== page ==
Ultimately, CHLA’s main concern is that lenders would be most vulnerable when their contract for these services expires and must be renewed. Smaller mortgage lenders typically don’t have the resources to design their own proprietary software.

Theoretically, a lender could shift to a competitor, but this takes time. Even a short transition or changeover period to a new service provider could shut down mortgage closings, which would be costly and could permanently harm the lender’s reputation for reliable loan executions.

ICE claims the merger with Black Knight will streamline their operations, making it possible to reduce costs. Great, but there is no mechanism to ensure that these savings will be passed along to mortgage lenders. Instead, lender vulnerability to a loss of these critical services at renewal time means that they will probably have no option except to accept a significant price increase, if one is imposed at renewal time. And with their market dominance, ICE/Black Knight will probably be in a position to do so.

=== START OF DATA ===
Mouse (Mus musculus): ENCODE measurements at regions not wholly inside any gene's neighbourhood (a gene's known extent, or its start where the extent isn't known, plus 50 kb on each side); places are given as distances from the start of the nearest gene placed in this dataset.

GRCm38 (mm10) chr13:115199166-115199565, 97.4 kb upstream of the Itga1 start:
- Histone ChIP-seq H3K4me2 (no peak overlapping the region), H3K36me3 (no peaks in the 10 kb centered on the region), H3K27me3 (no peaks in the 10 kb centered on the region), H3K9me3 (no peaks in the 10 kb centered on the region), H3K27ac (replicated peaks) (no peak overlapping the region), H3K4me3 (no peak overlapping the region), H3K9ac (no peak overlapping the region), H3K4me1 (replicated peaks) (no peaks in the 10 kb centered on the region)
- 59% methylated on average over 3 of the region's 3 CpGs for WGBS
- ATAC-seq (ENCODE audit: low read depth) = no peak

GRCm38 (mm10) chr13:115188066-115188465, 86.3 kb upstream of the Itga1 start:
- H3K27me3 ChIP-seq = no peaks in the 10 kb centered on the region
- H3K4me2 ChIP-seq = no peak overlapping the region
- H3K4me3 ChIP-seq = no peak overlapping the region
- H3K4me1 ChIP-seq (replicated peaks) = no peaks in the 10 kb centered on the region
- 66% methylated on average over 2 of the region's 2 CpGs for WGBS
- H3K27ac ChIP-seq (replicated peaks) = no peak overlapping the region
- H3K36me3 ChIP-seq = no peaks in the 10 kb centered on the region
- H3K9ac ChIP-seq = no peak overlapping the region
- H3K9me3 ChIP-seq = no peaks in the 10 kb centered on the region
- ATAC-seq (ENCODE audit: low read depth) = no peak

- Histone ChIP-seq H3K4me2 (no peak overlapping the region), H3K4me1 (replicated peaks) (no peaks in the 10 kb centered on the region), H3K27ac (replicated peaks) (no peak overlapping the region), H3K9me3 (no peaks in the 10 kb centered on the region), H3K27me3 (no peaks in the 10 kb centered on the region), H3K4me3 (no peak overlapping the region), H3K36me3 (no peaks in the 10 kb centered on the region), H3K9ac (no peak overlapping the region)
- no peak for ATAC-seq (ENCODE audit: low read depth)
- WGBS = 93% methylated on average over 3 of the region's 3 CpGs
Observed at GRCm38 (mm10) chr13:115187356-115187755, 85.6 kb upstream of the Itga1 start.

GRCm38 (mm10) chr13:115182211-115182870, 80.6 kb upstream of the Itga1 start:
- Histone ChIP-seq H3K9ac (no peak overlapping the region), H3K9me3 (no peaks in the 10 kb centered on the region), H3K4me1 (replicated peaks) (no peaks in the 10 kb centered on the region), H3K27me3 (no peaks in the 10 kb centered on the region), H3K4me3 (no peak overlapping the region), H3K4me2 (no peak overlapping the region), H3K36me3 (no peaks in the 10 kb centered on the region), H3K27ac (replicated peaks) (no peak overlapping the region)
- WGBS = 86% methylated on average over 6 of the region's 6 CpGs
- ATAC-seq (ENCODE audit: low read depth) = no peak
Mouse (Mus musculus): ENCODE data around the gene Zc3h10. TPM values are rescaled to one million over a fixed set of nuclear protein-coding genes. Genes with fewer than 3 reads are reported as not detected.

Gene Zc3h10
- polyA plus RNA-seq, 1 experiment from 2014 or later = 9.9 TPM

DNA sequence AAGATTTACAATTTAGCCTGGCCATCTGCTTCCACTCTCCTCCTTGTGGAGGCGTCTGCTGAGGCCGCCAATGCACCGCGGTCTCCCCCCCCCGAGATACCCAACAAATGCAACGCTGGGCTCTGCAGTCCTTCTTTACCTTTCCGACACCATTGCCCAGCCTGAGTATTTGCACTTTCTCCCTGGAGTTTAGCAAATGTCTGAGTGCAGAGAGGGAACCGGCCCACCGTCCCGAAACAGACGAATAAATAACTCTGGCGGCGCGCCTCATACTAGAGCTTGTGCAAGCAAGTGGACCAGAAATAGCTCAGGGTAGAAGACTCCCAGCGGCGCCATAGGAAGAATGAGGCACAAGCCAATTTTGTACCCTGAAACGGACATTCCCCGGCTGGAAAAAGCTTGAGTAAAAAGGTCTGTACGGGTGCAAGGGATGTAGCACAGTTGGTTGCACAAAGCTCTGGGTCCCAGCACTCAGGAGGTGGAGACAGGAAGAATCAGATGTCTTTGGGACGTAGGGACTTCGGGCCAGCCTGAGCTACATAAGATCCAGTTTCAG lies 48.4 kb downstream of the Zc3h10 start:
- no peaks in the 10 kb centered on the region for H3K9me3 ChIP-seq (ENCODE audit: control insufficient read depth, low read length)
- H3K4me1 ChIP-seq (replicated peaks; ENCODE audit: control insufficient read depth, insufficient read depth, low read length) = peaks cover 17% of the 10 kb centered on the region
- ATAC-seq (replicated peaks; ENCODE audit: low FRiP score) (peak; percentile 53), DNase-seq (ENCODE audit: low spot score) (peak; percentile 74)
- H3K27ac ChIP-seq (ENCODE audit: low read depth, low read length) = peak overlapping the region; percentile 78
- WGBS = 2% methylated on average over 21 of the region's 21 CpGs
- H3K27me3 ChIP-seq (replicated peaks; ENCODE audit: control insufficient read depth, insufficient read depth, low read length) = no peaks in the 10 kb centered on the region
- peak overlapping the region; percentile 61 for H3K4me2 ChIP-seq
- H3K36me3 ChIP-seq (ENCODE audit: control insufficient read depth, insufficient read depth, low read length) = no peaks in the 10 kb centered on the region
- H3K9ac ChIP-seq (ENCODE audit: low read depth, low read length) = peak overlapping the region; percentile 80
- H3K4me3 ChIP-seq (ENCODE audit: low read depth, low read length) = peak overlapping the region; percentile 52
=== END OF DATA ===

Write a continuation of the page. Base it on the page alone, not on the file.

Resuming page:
Competition has always been the primary market mechanism to ensure that consumers are protected on pricing, so CHLA continues to oppose this merger. But if the deal is approved, it is critical that stringent conditions be attached to it, to protect lenders and consumers alike.

First, mortgage lenders must be guaranteed a sufficient period of time to transition to a new service provider — e.g., ICE/Black Knight should be required to continue providing their services after contract expiration for six to 12 months, subject to a reasonable price cap, and must accommodate requests necessary to make the transition. They also should be required to allow five-year access to prior loan data developed on their watch, since record retention is required by regulators.